As portraits go, we don't see them much anymore. Few homes, even the largest ones, lend themselves to the tremendous ceiling height and wall space needed to hang a full-length, life-size, standing portrait. In any case, they would seem embarrassingly pretentious in a modern setting. And today, certainly in the case of male figures, and only slightly less so where women are concerned, modern dress does not embrace the flamboyance of style and fabric to warrant so much square footage of portraiture. Even the largest portraits today are seldom more than half-length unless the figure is sitting and even then the view is often cut off just below the knees. Anything more than that becomes something more akin to a figure study and in any case is seldom rendered life-size.
But...there was a time...back in the good old days when kings were kings and image was everything, when a man's (or woman's) worth was determined by how grand and glorious the portrait artist could render their face, figure, and frock, when money was no object, when wealth and royalty brazenly competed for prestige, when what we might call the "swagger" portrait was an absolute necessity. Sir Anthony van Dyck, back in the 1600s, if he didn't invent the genre, certainly wrote the rules. The size was seldom less than seven feet in height, usually more like eight or nine. The pose was formal but relaxed. Eye contact was a must. Opulent surroundings were to be preferred, if not actually demanded. Certainly elaborate dress, shiny fabrics, lace, furs, ribbons, buttons, and bows, regardless of sex, were to be expected. And whatever the accessories, the painting had to have a powerful, direct, dramatic impact on the viewer. Subtlety was nowhere to be found.
Titian, Holbein, Cranach, and others were among the first to venture into this most grandiose of the painter's arts during the sixteenth century, and van Dyck drew from their early experiments. But it was van Dyck's public relations portraits of the homely Charles I and his wife, Henrietta Maria, which set the model for not just English artists (van Dyck was Dutch), but for similar artists and their royal patrons all over Europe. Hyacinthe Rigaud's 1701 portrait of Louis XIV owes much to van Dyck's style. The shapely legs, the heavy, carpet-size, ermine-lined robe, and the "rug" of a wig on his head, the red, strapless pumps, the billowing drapery overhead, and the fleur-de-lis all over the place, lend a silly, comical look to the work today, but three hundred years ago, it probably bought the House of Bourbon an extra century on the French throne.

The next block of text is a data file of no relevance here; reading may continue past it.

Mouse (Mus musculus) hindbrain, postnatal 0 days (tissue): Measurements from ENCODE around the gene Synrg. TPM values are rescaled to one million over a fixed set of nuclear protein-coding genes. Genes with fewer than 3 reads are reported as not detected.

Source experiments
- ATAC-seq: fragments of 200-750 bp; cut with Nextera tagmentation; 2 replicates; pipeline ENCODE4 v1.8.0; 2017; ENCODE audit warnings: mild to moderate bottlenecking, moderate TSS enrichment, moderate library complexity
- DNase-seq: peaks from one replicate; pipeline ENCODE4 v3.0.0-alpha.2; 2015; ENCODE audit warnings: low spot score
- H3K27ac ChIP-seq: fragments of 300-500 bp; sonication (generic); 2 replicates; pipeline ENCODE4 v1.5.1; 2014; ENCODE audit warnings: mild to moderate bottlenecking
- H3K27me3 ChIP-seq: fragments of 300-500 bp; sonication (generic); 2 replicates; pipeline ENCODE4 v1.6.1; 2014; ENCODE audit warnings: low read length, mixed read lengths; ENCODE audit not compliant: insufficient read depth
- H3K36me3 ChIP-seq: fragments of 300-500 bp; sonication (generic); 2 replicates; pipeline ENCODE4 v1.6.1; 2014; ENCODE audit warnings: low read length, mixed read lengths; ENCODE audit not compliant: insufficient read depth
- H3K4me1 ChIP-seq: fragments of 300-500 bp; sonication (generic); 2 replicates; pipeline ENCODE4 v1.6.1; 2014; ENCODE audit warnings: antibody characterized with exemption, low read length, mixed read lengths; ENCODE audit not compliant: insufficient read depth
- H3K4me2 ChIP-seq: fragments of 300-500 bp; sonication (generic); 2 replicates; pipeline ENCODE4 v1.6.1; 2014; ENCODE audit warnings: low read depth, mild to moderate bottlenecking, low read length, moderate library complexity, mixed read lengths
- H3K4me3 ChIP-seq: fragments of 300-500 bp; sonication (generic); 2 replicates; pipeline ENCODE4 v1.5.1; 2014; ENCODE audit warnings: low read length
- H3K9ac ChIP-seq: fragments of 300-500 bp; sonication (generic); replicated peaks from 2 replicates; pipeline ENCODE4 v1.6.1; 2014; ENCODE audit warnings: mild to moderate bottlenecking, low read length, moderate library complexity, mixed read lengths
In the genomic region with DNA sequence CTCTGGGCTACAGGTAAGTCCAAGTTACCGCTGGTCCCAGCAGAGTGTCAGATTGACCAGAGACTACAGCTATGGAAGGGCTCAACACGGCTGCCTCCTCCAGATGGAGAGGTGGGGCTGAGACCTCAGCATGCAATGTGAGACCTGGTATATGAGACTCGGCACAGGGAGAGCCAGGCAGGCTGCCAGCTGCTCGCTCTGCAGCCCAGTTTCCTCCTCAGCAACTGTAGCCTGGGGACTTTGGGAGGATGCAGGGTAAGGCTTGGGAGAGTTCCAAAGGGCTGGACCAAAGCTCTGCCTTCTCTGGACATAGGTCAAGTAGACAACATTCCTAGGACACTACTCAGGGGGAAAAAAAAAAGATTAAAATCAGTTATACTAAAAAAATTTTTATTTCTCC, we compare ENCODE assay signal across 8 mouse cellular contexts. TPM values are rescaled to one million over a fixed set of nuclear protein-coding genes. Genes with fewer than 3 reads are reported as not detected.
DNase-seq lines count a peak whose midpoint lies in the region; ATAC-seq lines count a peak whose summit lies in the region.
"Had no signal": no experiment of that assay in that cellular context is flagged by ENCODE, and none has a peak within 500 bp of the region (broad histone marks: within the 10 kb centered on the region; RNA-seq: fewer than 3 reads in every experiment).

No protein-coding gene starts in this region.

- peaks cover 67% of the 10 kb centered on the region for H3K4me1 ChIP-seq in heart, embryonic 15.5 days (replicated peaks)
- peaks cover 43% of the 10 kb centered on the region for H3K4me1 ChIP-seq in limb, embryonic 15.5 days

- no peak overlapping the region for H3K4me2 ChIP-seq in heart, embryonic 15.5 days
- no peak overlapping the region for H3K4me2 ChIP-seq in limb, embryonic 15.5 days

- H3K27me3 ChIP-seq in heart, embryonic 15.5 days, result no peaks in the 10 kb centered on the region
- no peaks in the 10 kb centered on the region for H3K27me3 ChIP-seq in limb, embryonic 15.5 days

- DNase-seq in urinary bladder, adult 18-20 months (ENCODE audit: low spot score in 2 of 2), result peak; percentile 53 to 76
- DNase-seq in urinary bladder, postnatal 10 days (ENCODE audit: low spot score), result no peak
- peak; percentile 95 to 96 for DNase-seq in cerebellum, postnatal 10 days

Though Thomas Gainsborough was of a different century, the impact of van Dyck's style still dominated English portraiture, though by now it was no longer reserved for kings and queens. Any commoner with a few hundred pounds to spare could be made to look like royalty. Gainsborough even went so far as to maintain a closet full of hundred-year-old garments in case his wealthy portrait clients didn't have anything appropriately shiny in their own wardrobe. His most famous portrait of this type, Jonathan Buttall, owes its title and dramatic impact to just such foresight. Today we know it more commonly as Blue Boy. Jonathan was not royalty, nor even rich, though thanks to Gainsborough's clothes, pose, and mastery of the medium, it would be hard to tell. In fact, Blue Boy was not a portrait commission at all, but apparently done for the artist's own amusement. The strikingly attractive, fourteen-year-old boy, later one of the few invited to the Gainsborough's funeral, was the son of a friend and neighbour, an iron monger (that means he owned a junkyard).
One of America's most famous portrait artists, Gilbert Stuart, is best known for the full-length portrait of Washington (a mediocre work at best). That's the one Dolly Madison rescued from the White House in 1814 just before it burned. But Stuart first came to prominence in 1782 while studying and practising his art in London. It was there that he was commissioned by a wealthy Scottish lawyer, William Grant, to paint his first full-length portrait. In reporting for his first setting, Grant commented that the weather was much better suited to skating than posing, so on a whim, artist and client set up shop on Serpentine Lake in Kennsington Gardens. Stuart's The Skater, a strong, dynamic depiction of what seems to have been an equally strong and dynamic attorney, added the element of action to van Dyck's centuries old portrait formula. Who knows, if our first president had been a good ice skater, perhaps we might not today have such a top-heavy portrait of him staring down at us from the wall of the elegant East Room of the White House.